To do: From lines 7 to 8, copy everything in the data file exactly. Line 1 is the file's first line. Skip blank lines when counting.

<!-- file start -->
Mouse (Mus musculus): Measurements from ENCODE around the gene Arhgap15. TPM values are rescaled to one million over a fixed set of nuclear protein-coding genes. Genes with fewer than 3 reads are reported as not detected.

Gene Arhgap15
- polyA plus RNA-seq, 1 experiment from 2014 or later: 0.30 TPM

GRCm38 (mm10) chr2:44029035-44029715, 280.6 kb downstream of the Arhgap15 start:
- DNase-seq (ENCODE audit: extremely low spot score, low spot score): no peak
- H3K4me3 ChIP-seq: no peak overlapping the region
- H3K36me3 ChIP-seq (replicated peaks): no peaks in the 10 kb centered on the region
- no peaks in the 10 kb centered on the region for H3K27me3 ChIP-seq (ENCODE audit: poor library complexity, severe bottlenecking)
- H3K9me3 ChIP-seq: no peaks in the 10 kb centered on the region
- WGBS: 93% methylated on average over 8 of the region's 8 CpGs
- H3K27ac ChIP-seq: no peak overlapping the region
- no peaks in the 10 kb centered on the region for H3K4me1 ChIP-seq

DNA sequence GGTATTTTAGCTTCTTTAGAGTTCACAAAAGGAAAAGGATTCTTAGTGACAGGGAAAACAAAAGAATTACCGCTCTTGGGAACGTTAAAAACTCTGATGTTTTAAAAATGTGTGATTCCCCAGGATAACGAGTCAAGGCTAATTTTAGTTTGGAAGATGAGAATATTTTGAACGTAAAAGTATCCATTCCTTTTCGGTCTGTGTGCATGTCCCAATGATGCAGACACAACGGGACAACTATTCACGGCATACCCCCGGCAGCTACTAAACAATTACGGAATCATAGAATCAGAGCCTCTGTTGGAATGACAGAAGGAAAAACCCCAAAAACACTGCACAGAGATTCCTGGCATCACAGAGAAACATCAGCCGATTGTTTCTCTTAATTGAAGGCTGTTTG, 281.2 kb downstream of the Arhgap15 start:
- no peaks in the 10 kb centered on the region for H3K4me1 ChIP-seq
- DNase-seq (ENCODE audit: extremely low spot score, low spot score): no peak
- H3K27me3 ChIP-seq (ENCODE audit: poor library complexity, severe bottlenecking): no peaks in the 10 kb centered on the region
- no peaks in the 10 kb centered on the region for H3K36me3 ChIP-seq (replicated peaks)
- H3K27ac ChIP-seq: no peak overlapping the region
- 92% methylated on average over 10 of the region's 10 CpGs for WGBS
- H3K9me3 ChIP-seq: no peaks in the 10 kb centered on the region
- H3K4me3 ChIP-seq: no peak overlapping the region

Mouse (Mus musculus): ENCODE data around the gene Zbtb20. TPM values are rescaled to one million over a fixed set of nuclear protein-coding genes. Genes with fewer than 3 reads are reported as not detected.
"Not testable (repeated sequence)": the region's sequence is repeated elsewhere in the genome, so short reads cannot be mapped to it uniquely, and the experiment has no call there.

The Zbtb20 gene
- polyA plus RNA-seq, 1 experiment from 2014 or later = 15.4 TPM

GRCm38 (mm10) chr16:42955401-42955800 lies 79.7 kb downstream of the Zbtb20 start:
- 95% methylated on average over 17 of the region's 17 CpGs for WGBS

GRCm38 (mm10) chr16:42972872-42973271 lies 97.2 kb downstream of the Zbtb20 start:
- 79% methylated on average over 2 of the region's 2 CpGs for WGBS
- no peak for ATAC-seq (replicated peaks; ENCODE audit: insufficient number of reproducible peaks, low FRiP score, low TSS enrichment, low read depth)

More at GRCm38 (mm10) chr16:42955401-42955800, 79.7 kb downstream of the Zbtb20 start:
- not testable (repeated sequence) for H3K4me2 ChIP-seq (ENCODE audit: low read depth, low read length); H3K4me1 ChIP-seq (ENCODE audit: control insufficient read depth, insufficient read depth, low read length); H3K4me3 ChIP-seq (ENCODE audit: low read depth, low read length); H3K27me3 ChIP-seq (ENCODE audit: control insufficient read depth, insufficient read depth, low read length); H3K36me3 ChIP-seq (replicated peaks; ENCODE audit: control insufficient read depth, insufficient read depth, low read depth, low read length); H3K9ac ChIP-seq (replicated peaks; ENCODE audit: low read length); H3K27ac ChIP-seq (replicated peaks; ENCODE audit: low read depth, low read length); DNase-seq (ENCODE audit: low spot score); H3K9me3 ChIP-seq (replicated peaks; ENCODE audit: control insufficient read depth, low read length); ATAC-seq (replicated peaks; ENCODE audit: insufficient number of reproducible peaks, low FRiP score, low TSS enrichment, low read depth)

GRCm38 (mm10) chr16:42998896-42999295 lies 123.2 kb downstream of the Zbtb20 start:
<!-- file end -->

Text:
- H3K36me3 ChIP-seq (replicated peaks): no peaks in the 10 kb centered on the region
- no peaks in the 10 kb centered on the region for H3K27me3 ChIP-seq (ENCODE audit: poor library complexity, severe bottlenecking)